Feb 2, 2011 5:56 AM by Nichole Larkey & AP

Lafayette charter group wants deadline extension

LAFAYETTE, La. (AP) - The Lafayette Charter Commission will ask
the City-Parish Council for another nine months to complete its
work of reviewing and making recommendations for changes to the
existing home rule charter.
Currently, the commission is facing an April 21 deadline, but
some members said Monday they were worried that that would not
allow enough time to discuss all possible governmental models. It
could be up to six weeks before the council decides whether to
grant the extension.
If the time extension is granted, the commission would not
necessarily meet each week, as it has for the past several months,
and could end it work at any time.
"There's going to be a lot of work," commission member Steve
Oats said. "Once we see what happens, we're still going to have to
have time to go to groups around the community and speak to them."
The commission has already developed two drafts one of a
proposed charter for the city of Lafayette and another for areas of
the parish outside the Lafayette city limits.
In addition, the commission is now considering a model proposed
by demographer Mike Hefner that keeps all services consolidated, as
they are now, but creates a governing body that guarantees five
members who would represent the city of Lafayette and vote on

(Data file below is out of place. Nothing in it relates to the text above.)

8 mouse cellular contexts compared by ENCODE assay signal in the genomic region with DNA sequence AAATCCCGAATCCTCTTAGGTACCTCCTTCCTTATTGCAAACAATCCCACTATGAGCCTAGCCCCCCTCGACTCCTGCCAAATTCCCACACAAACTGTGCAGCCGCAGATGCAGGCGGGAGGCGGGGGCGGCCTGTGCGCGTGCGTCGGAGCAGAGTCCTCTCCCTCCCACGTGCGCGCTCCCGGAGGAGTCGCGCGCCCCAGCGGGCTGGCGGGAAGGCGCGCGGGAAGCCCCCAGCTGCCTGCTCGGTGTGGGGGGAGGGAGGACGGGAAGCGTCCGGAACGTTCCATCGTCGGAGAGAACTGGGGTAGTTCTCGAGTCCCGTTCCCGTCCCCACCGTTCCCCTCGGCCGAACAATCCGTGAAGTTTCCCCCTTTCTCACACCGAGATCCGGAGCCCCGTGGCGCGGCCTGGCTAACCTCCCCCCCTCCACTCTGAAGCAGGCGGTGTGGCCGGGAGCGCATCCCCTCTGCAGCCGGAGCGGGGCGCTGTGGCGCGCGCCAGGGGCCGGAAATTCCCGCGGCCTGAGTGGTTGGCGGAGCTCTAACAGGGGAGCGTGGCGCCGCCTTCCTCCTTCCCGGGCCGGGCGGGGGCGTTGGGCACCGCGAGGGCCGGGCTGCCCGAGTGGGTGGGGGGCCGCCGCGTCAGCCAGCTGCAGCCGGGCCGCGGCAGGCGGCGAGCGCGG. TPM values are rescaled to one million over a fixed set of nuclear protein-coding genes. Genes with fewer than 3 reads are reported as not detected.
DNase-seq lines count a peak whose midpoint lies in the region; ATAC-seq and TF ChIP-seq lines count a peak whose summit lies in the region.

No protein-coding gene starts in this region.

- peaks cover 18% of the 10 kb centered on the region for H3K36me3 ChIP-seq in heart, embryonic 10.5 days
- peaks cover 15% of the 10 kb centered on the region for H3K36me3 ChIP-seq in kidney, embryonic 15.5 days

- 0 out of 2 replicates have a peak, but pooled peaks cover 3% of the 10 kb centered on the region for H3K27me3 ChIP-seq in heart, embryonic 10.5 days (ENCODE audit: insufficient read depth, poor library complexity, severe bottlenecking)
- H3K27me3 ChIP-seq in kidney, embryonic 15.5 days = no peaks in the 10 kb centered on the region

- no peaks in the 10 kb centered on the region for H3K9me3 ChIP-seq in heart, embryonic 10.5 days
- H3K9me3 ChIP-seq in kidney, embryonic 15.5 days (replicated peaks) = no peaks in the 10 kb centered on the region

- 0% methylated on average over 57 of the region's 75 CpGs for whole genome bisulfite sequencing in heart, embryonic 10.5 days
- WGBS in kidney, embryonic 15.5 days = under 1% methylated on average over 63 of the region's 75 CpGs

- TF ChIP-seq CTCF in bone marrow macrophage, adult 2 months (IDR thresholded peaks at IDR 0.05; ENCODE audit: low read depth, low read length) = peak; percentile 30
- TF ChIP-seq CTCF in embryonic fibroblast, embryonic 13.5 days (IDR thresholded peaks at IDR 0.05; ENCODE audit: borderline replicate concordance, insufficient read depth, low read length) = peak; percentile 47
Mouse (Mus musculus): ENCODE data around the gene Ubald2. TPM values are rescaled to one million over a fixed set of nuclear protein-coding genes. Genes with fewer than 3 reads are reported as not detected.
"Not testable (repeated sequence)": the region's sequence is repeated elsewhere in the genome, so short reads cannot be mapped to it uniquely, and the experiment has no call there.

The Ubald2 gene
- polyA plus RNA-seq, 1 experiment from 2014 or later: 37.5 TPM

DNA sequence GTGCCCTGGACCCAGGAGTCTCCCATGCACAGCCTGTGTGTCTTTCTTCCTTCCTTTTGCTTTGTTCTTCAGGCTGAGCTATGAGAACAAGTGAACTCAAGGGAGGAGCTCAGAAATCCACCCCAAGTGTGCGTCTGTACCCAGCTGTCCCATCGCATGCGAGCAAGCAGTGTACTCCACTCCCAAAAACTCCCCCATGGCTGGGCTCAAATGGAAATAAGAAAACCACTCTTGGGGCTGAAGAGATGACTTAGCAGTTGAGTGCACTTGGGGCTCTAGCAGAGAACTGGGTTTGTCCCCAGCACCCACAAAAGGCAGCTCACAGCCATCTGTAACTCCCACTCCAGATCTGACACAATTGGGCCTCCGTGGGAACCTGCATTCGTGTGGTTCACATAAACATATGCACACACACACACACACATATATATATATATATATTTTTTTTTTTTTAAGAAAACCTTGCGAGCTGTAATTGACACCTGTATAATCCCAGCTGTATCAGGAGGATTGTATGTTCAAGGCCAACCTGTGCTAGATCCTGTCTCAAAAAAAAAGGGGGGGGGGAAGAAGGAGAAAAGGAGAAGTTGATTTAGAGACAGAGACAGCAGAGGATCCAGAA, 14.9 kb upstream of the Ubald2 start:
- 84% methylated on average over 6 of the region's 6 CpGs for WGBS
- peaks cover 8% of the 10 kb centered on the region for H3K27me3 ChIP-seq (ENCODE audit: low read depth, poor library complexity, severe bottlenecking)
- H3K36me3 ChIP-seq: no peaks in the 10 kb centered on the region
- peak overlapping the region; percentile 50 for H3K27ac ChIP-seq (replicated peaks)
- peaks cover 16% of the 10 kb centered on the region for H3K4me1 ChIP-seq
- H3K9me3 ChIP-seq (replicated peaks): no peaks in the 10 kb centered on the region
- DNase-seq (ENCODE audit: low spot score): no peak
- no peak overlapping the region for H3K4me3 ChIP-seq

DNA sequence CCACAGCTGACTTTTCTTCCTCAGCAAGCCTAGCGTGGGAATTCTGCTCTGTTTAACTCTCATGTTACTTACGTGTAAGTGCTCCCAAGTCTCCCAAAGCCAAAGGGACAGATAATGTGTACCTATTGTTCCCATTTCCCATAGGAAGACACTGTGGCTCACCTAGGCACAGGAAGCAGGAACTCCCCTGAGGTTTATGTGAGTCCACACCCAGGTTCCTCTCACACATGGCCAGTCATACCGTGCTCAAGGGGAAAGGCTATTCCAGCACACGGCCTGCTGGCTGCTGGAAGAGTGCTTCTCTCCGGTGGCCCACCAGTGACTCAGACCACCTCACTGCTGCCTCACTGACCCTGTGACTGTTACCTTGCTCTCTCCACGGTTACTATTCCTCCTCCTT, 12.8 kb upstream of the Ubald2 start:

city-only issues.
"I'm not going to speak for the whole council, but I'm not
going to vote to give you more time," said Councilman Jay Castille
at Monday's commission meeting. "I don't think you need more time.
You've come up with two charters already."
While Hefner's plan has gained momentum in recent weeks, some
have questioned aspects of it.
Commission member Bruce Conque said he had concerns about how
annexation would affect residents if the model were adopted.
"If you have five districts for the city and annex, you get
back to the same issue you have today, with citizens who are
disenfranchised. You are locked into those districts," he said.
Others said they did not see the annexation issue as a major
problem, noting that most areas that are annexed have few
"I worry that we're out-thinking ourselves into problems that
may or may not ever exist," City-Parish President Joey Durel said.
"When we annex, it's usually a few dozen people, maybe up to 100
or so. When we go to annex some of the subdivisions ... they will
sign a petition and vote knowing they have a city councilman."


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